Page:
Lipoedema, the painful condition you’ve probably never heard of

Chances are, you’ve probably never heard of lipoedema, or what the condition involves.

It’s thought to affect 11 per cent of women and those assigned female at birth. 

The ABC has heard from dozens of women with the condition who live in chronic pain, often being dismissed and judged by the health system because they appear overweight.

But lipoedema has nothing to do with obesity.

Okay, so what exactly is lipoedema? 

In short, it’s a hereditary, connective tissue disorder that usually develops in puberty — and very rarely affects men. 

Xanthia sits confidently by the side of a pool, holding the back of her hand to her forehead and looking into the distance.

It can also be triggered during hormonal stages such as pregnancy and menopause. 

Dr Tara Karnezis, one of the world’s leading researchers on lipoedema at St Vincent’s Hospital in Melbourne, explains it as the “abnormal accumulation and distribution of fat” in a person’s limbs.

Usually these fat cells continue to grow and expand around the legs — and sometimes the upper arms — but experts aren’t quite sure why. 

This lipoedema fat continues to grow to a point where the condition can become debilitating for patients. 

It’s also important to remember that, although lipoedema can contribute to obesity — or a person with obesity can suffer from lipoedema — they are separate conditions.  

“It has absolutely nothing to do with diet, exercise, or restrictive calorie intake,” says Dr Karnezis.

During stage one of lipoedema, you’ll notice physical changes in your body — as well as sensitivity and some pain.

However, if you are not diagnosed early, the fat cells continue to grow to the point where, by stage four, you could lose the ability to walk. 

Why have I never heard of this condition?

Well, there hasn’t been much research on the disease to date. 

This means its true prevalence is unknown. 

A lack of research funding also means a lack of awareness and understanding by frontline health professionals, Dr Karnezis says. 

“Because awareness and diagnosis is so poor, the actual numbers could be 1 per cent or 15 per cent of a population,” she explains.

“[Clinicians and GPs] need to be able to differentiate lipoedema [from regular fat].”

Dr Karnezis says that is not happening at the moment.

That is why she and her team are working on diagnostic tools to make it easier to identify and treat the condition in its early stages. 

Currently, lipoedema is not recognised by Medicare and patients say they are forking out many thousands of dollars for treatments. 

What are the symptoms?

Body shape and disproportionate fat on the limbs are the telltale signs of lipoedema. 

The skin often also appears dimply, and lipoedema patients sometimes describe themselves as “bottom-heavy” or “pear-shaped”. 

Because of the way lipoedema fat is stored, legs can appear heavy and cylindrical — a dramatic contrast to what is usually a regular-sized ankle.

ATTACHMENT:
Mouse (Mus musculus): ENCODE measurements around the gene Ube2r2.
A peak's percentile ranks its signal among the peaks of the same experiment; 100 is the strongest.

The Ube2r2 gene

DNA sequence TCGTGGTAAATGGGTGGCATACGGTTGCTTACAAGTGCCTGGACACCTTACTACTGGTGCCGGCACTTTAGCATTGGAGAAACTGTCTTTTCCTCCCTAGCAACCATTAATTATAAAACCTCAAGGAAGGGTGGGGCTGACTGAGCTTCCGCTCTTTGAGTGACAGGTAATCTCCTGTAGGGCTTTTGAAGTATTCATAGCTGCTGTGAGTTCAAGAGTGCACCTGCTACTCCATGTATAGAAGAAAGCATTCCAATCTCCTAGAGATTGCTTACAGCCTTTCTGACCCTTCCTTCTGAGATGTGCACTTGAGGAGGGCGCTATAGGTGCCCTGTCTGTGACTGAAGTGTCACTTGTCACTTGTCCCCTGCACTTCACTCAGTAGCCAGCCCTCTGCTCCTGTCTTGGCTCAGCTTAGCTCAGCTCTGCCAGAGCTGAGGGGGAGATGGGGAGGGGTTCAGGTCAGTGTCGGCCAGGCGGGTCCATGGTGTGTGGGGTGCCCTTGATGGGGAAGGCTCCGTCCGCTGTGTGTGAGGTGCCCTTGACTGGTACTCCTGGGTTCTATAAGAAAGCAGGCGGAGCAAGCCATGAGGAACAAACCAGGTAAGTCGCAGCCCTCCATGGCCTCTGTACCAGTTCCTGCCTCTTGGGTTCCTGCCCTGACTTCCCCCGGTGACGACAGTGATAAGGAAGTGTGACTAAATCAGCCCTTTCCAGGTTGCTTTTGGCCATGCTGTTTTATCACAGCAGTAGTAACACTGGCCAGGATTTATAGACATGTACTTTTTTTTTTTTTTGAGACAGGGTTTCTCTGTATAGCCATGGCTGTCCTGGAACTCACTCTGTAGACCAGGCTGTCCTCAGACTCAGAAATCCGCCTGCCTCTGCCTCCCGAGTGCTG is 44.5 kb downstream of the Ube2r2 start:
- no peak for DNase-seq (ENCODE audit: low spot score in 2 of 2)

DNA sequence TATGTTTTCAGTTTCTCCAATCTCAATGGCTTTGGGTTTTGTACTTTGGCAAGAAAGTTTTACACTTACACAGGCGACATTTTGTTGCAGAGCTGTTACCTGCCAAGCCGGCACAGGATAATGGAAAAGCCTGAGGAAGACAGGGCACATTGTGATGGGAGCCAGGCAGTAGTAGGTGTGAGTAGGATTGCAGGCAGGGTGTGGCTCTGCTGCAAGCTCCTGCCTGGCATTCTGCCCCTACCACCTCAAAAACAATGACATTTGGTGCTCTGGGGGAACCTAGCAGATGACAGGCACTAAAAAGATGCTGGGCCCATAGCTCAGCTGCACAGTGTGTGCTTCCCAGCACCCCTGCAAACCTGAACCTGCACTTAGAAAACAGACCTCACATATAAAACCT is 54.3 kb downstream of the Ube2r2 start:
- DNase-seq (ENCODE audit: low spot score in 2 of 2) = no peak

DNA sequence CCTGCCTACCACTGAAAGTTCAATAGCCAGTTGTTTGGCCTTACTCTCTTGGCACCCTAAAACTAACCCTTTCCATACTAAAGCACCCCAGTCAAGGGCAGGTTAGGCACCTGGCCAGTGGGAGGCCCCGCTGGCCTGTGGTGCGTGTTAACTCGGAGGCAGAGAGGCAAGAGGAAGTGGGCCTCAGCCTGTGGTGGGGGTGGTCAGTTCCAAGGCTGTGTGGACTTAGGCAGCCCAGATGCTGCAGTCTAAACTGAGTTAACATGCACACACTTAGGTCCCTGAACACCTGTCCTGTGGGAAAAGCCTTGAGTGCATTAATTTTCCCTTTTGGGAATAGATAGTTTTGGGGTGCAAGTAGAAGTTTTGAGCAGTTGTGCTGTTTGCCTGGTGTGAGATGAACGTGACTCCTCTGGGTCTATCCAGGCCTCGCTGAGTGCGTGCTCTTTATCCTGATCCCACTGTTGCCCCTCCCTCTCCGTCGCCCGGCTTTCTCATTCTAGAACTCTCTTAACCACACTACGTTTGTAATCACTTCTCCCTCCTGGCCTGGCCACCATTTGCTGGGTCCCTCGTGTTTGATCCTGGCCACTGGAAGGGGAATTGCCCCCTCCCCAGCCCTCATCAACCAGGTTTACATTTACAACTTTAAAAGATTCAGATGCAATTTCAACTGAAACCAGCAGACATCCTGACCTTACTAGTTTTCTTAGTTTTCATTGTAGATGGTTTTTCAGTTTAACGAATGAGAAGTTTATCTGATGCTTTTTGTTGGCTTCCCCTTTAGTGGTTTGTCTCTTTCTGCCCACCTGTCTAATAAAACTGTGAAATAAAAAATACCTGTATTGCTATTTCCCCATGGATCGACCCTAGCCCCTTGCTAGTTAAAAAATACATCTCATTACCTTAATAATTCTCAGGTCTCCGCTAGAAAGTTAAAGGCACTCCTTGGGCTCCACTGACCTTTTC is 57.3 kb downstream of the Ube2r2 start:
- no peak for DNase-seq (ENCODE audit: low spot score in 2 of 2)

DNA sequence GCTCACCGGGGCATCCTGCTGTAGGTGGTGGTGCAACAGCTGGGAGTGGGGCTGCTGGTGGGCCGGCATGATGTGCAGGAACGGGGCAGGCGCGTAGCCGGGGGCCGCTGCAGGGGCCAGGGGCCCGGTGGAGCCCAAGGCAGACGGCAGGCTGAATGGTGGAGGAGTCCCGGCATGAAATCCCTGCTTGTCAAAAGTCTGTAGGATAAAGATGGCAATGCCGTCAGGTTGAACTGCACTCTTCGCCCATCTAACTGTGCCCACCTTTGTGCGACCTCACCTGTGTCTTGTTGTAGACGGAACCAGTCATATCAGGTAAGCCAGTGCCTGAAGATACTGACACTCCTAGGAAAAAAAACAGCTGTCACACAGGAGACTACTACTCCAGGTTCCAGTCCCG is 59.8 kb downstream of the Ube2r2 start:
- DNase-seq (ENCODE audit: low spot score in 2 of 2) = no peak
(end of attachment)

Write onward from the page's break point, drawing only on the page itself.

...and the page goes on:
Three women, visible from behind, are linking arms as they show people their bodies.
The disease almost exclusively affects women and those assigned female at birth. (Supplied: Attic Salt Photography)

In some cases, people with lipoedema might experience extreme weight loss, but that often leads to an emaciated upper body and very minimal weight loss below the waist.   

Lipoedema is also often associated with swelling and extreme nerve sensitivity, causing chronic pain and mobility issues. 

Fragile blood vessels also means more bruising, more often.

Because of an excess of lymphatic fluid and allodynia nerve pain, legs can become extremely painful to the touch.

With disproportionate weight distribution also comes back pain.  

“That’s exactly why you see patients with abnormal gait, hip issues and, eventually, the use of wheelchairs,” Dr Karnezis says.

What should I do if I think I have lipoedema?

The first thing to do is get properly assessed and diagnosed, starting with your GP.

From there, you will be referred to specialists and allied health professionals who can discuss how to manage the symptoms.

Treatment options vary depending on severity.

For some patients, partial or full-body compression garments help with swelling, mobility and pain. Compression pump suits are also an option, but are more expensive. 

Some people choose to have specialised liposuction surgery to remove the excess abnormal fat — again, to help with pain and mobility. 

While a low-inflammation diet may help, traditional weight-loss approaches such as intermittent fasting or calorie-cutting do not work because lipoedema fat is almost impossible to budge.   

As Dr Karnezis points out, you will not see much difference from making major changes to your lifestyle or diet.

“Normal fat loss responds to a restriction of calories, but those fat cells in lipoedema don’t respond this way,” she says. 

“Some doctors classify it as obesity. But patients have tried every diet under the sun,” she says.  

Dr Karnezis says that while health professionals and the research community have improved their understanding of the disease in recent years, there is still much more work to do.

“Having women diagnosed at an early stage will help them understand their condition and have them not feel like it’s their fault,” she says.

“They’ll feel more in control. When you understand what’s going on in your body, you can manage it.”

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